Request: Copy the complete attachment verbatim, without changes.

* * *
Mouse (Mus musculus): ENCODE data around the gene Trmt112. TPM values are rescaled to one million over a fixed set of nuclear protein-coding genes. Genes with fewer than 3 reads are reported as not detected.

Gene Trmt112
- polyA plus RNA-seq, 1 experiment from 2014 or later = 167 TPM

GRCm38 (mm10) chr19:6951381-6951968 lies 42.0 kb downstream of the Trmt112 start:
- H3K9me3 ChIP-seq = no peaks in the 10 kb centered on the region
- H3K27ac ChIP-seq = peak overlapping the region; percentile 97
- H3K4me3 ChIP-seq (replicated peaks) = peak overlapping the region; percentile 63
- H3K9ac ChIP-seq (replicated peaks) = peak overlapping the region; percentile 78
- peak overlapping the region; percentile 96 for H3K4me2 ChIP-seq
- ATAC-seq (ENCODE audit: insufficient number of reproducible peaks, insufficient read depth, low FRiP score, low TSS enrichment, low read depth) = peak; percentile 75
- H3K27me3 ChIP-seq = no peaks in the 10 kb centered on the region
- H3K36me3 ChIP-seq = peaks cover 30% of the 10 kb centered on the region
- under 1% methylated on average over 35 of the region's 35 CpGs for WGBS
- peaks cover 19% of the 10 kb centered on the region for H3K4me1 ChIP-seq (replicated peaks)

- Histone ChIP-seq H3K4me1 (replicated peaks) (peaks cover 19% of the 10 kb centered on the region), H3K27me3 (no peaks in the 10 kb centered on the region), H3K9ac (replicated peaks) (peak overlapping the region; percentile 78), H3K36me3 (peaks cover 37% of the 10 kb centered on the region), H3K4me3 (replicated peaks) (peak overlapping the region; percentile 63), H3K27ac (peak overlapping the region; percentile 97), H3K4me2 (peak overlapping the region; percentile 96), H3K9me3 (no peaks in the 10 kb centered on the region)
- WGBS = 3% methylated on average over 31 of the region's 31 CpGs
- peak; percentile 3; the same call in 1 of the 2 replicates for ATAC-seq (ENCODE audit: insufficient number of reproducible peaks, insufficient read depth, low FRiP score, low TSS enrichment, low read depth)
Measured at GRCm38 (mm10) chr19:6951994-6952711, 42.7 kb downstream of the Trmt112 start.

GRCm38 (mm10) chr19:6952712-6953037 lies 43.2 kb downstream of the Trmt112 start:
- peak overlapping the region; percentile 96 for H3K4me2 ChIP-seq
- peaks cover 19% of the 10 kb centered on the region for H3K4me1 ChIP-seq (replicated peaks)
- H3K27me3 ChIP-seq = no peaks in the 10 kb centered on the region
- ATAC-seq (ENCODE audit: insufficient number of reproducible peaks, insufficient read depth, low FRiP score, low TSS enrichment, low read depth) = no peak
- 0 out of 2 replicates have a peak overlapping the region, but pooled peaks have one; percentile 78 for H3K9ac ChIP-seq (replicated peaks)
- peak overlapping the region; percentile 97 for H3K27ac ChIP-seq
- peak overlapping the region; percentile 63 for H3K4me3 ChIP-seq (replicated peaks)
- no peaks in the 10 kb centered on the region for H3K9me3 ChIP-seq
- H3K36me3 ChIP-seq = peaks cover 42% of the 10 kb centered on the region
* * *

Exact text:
Mouse (Mus musculus): ENCODE data around the gene Trmt112. TPM values are rescaled to one million over a fixed set of nuclear protein-coding genes. Genes with fewer than 3 reads are reported as not detected.

Gene Trmt112
- polyA plus RNA-seq, 1 experiment from 2014 or later = 167 TPM

GRCm38 (mm10) chr19:6951381-6951968 lies 42.0 kb downstream of the Trmt112 start:
- H3K9me3 ChIP-seq = no peaks in the 10 kb centered on the region
- H3K27ac ChIP-seq = peak overlapping the region; percentile 97
- H3K4me3 ChIP-seq (replicated peaks) = peak overlapping the region; percentile 63
- H3K9ac ChIP-seq (replicated peaks) = peak overlapping the region; percentile 78
- peak overlapping the region; percentile 96 for H3K4me2 ChIP-seq
- ATAC-seq (ENCODE audit: insufficient number of reproducible peaks, insufficient read depth, low FRiP score, low TSS enrichment, low read depth) = peak; percentile 75
- H3K27me3 ChIP-seq = no peaks in the 10 kb centered on the region
- H3K36me3 ChIP-seq = peaks cover 30% of the 10 kb centered on the region
- under 1% methylated on average over 35 of the region's 35 CpGs for WGBS
- peaks cover 19% of the 10 kb centered on the region for H3K4me1 ChIP-seq (replicated peaks)

- Histone ChIP-seq H3K4me1 (replicated peaks) (peaks cover 19% of the 10 kb centered on the region), H3K27me3 (no peaks in the 10 kb centered on the region), H3K9ac (replicated peaks) (peak overlapping the region; percentile 78), H3K36me3 (peaks cover 37% of the 10 kb centered on the region), H3K4me3 (replicated peaks) (peak overlapping the region; percentile 63), H3K27ac (peak overlapping the region; percentile 97), H3K4me2 (peak overlapping the region; percentile 96), H3K9me3 (no peaks in the 10 kb centered on the region)
- WGBS = 3% methylated on average over 31 of the region's 31 CpGs
- peak; percentile 3; the same call in 1 of the 2 replicates for ATAC-seq (ENCODE audit: insufficient number of reproducible peaks, insufficient read depth, low FRiP score, low TSS enrichment, low read depth)
Measured at GRCm38 (mm10) chr19:6951994-6952711, 42.7 kb downstream of the Trmt112 start.

GRCm38 (mm10) chr19:6952712-6953037 lies 43.2 kb downstream of the Trmt112 start:
- peak overlapping the region; percentile 96 for H3K4me2 ChIP-seq
- peaks cover 19% of the 10 kb centered on the region for H3K4me1 ChIP-seq (replicated peaks)
- H3K27me3 ChIP-seq = no peaks in the 10 kb centered on the region
- ATAC-seq (ENCODE audit: insufficient number of reproducible peaks, insufficient read depth, low FRiP score, low TSS enrichment, low read depth) = no peak
- 0 out of 2 replicates have a peak overlapping the region, but pooled peaks have one; percentile 78 for H3K9ac ChIP-seq (replicated peaks)
- peak overlapping the region; percentile 97 for H3K27ac ChIP-seq
- peak overlapping the region; percentile 63 for H3K4me3 ChIP-seq (replicated peaks)
- no peaks in the 10 kb centered on the region for H3K9me3 ChIP-seq
- H3K36me3 ChIP-seq = peaks cover 42% of the 10 kb centered on the region